Inventing Statute: Einstein’s in the Indian Patent Office

This post reminds me of lawschool folklore narrated by one of my colleagues of how a professor quizzed a class on the criteria for patentability. Seeing this as an easy brownie point a student parroted, “novelty, usefulness and non-obviousness”. The student was quite perplexed to see the professor say (with a wry smile), “incomplete and incorrect”. The professor explained that in addition to these standards it should be “patentable subject matter” under the Patents Act, 1970. The “patentable subject matter” provision is contained in section 3 of the patents act. It contains a laundry list of inventions that cannot be specifically granted patents in India. Subsection (k) states that, “a mathematical or business method or computer program per se or algorithms” is not an invention within the meaning of this act. This prohibition on software patents is not being enforced at the patent office. A search on the Indian Patents Office website reveals that software patent applications are being entertained as well as software patents are being granted!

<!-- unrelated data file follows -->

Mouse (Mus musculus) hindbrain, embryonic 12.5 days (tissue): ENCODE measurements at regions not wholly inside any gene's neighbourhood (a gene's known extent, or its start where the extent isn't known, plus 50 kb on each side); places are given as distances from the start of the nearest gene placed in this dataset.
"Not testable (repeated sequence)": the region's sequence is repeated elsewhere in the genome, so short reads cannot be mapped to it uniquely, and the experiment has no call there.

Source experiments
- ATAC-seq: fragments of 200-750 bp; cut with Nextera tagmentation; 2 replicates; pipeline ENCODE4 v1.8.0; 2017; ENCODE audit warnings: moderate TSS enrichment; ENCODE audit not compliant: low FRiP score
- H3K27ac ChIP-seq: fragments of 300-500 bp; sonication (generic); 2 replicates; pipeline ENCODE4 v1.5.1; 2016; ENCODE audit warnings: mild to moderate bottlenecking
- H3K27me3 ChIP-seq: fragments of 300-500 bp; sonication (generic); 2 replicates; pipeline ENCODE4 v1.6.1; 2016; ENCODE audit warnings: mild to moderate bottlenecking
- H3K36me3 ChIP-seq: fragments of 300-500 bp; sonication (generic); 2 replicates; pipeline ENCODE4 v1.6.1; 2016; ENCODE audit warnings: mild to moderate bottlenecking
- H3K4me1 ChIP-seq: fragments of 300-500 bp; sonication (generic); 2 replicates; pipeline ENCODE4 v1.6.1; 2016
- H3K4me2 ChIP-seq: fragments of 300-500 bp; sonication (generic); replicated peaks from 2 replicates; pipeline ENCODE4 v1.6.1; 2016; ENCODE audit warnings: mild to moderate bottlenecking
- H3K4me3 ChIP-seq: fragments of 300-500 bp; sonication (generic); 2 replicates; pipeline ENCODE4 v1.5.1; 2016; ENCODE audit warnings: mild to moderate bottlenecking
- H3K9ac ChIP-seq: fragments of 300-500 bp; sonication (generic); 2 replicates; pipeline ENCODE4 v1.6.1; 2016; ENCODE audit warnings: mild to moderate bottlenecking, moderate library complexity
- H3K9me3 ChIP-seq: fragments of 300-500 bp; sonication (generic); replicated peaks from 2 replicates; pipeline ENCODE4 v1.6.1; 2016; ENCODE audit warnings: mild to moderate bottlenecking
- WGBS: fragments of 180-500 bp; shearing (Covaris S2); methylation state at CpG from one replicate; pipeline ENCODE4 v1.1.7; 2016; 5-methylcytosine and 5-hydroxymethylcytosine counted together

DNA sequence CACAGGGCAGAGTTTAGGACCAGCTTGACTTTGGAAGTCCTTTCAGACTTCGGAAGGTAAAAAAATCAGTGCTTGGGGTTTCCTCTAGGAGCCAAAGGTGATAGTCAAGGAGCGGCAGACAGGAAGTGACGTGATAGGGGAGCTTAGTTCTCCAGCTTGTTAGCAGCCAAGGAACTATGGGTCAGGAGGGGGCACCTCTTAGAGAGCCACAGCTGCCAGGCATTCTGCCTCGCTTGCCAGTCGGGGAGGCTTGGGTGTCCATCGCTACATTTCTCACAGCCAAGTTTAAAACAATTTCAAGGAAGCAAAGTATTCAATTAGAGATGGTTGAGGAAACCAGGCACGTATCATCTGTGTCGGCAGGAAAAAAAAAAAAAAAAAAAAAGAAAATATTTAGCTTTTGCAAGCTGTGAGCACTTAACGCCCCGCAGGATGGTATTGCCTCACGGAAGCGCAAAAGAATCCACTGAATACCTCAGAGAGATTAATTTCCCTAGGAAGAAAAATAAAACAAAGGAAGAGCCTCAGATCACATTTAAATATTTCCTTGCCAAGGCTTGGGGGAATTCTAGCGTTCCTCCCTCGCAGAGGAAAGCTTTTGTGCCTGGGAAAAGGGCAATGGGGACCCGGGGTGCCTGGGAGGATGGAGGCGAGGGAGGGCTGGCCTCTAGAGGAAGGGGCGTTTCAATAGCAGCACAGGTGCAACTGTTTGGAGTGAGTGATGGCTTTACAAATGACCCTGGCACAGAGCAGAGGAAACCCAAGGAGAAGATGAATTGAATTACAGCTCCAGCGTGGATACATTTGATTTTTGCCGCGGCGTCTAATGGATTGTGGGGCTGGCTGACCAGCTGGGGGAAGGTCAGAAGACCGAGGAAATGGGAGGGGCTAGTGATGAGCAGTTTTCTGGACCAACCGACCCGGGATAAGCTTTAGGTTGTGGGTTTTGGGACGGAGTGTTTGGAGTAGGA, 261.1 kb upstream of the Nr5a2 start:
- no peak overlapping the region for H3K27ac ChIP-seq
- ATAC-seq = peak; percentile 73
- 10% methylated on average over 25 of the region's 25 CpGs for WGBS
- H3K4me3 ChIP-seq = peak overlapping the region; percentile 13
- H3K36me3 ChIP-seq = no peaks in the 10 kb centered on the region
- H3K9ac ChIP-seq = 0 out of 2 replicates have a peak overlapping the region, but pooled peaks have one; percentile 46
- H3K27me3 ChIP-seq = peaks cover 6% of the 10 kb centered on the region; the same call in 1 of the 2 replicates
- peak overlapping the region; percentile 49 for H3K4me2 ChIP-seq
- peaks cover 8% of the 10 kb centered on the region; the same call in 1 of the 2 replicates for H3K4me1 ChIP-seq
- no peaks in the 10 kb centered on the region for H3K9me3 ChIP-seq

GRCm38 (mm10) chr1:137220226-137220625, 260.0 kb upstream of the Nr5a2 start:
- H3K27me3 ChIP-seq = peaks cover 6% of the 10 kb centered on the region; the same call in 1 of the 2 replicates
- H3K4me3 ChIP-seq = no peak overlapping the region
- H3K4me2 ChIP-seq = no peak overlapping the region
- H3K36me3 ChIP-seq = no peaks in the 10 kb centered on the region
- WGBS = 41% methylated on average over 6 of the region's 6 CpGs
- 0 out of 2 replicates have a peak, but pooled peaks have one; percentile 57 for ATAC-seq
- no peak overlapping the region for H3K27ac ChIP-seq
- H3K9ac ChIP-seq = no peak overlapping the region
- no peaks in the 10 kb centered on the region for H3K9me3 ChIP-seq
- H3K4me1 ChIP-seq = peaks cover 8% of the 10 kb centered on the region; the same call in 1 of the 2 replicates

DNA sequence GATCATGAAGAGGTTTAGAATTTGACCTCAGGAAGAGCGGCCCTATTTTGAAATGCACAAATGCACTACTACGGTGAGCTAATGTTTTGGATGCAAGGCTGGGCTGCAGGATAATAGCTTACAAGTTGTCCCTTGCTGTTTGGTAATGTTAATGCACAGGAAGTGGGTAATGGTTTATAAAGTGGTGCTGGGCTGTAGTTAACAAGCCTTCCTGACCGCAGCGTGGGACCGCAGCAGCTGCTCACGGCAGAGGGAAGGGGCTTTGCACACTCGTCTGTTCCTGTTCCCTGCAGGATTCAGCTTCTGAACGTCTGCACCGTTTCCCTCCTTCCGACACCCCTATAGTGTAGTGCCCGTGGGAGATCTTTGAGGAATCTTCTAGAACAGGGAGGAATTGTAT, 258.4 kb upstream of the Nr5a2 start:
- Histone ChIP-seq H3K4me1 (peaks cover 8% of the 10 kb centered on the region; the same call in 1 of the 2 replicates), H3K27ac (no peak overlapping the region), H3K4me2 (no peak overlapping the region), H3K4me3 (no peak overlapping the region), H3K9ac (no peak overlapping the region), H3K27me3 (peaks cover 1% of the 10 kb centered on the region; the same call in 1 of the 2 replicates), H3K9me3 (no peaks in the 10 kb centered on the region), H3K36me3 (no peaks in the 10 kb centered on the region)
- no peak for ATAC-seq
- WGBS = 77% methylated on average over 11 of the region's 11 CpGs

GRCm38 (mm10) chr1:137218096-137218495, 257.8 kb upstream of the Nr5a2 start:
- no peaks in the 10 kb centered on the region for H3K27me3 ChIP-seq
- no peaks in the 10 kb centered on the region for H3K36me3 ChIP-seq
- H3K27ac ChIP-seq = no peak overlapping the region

A search for applicant name, “google” revealed that it has 82 patent applications and 4 granted patents. Patent №221913 is for a “System and Method for Enabling Publishers to Select Preferred Types of Electronic Documents”. I am at a loss of logic to find arguments to make it fall outside the scope of being a “computer programe per se”. This goes quite plainly over the semantics of the “per se” debate (which I find quite unnecessary and promoted by advocates of pure software patents). The plain language of the provision requires that the specification should disclose as to how the software is inextricably linked to hardware. Here the link between the hardware and the software should be coextensive and the hardware should not be merely incidental. Any other reading would defeat the legislative intent of section 3(K). However, there seems to be some other provision which has been applied by the Patents Office. Brings back me to the title of the post…. Inventing Statute: Einstein’s in the patent office!

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